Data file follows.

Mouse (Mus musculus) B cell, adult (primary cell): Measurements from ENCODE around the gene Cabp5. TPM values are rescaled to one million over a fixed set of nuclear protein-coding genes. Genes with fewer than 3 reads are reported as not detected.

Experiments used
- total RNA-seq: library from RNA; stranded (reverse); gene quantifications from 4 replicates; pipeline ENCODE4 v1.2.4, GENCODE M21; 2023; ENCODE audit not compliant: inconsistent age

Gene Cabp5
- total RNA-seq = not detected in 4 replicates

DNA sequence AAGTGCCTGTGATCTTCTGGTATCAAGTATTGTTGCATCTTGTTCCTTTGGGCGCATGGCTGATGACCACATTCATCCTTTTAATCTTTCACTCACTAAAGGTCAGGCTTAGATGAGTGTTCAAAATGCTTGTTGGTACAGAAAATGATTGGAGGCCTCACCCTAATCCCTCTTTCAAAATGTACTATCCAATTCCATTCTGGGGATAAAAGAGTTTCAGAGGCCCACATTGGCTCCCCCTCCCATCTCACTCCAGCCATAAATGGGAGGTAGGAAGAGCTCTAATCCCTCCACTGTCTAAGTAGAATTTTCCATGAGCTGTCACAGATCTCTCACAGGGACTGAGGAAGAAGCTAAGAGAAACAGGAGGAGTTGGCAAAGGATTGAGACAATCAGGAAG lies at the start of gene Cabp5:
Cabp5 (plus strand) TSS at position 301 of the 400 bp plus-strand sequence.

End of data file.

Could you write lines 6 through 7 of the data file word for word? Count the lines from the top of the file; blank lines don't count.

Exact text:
DNA sequence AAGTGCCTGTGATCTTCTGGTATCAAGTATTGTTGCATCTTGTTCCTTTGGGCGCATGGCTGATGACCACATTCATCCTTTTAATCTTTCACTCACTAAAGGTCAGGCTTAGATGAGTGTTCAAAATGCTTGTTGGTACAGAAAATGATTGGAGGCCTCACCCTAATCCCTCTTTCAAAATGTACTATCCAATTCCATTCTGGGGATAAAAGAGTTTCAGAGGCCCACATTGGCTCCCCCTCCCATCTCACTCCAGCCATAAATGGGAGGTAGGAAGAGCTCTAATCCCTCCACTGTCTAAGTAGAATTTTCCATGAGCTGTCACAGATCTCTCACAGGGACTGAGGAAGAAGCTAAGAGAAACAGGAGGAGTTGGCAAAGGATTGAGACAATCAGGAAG lies at the start of gene Cabp5:
Cabp5 (plus strand) TSS at position 301 of the 400 bp plus-strand sequence.